Sunday, August 12, 2012

listopia i

Umberto Eco is one deep-thinking, renaissance man. The Infinity of Lists* is both thought provoking in its depth, and mind numbing in its detail. It's almost obsessive in its inclusion of examples of lists--both written and visual. At the halfway point, I have the distinct impression that one can find lists as an organizing tool for information and thought almost anywhere. Man's need to sort, categorize and list things is so ingrained that we take list-making for granted, and assimilate the information contained in them automatically.

And that's exactly what Eco is pointing out in this richly illustrated and exampled essay. Eco, in fact, has created a list of the different types of lists we use to organize and display information. He's categorizing the categorizers and their categories. One could almost say that this essay is a catalog of categorizing,  categorizers, and their categories. In taking apart, or deconstructing these tools we've developed, he's helping us to understand the underlying mechanics in them; to see them for what they are.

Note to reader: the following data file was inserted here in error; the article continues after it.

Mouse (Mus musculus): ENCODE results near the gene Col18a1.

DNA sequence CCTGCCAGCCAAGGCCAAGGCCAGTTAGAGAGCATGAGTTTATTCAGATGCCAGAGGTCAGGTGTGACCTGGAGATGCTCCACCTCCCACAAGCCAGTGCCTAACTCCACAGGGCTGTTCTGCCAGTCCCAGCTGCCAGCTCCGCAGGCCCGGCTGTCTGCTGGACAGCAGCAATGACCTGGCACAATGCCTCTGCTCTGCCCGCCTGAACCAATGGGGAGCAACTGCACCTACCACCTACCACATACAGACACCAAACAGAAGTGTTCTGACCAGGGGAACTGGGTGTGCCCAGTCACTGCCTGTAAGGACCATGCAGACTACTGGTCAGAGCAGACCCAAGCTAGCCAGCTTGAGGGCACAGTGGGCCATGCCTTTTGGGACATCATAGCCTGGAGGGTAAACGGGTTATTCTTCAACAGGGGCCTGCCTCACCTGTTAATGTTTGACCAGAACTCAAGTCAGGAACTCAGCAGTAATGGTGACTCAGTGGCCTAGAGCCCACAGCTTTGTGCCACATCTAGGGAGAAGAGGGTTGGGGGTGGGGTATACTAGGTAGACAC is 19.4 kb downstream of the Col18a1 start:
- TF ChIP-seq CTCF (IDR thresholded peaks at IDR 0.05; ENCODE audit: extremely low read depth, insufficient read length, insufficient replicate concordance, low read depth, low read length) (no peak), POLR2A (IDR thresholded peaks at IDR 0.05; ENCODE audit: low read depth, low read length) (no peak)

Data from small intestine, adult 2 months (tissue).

Many of the written examples include excerpts from things I've read, and I was surprised to see the lists contained in them. I don't recall reading such long lists buried in those works, with a few possible exceptions... Jules Verne, I'm lookin' at you.

Eco put this book together as a companion to an exhibit of the same name he helped to organized at the Musée du Louvre, in 2009.

The English translation was done by Alastair McEwen.

More to come! when I finally pound through this book

* Italian title: Vertigine della lista

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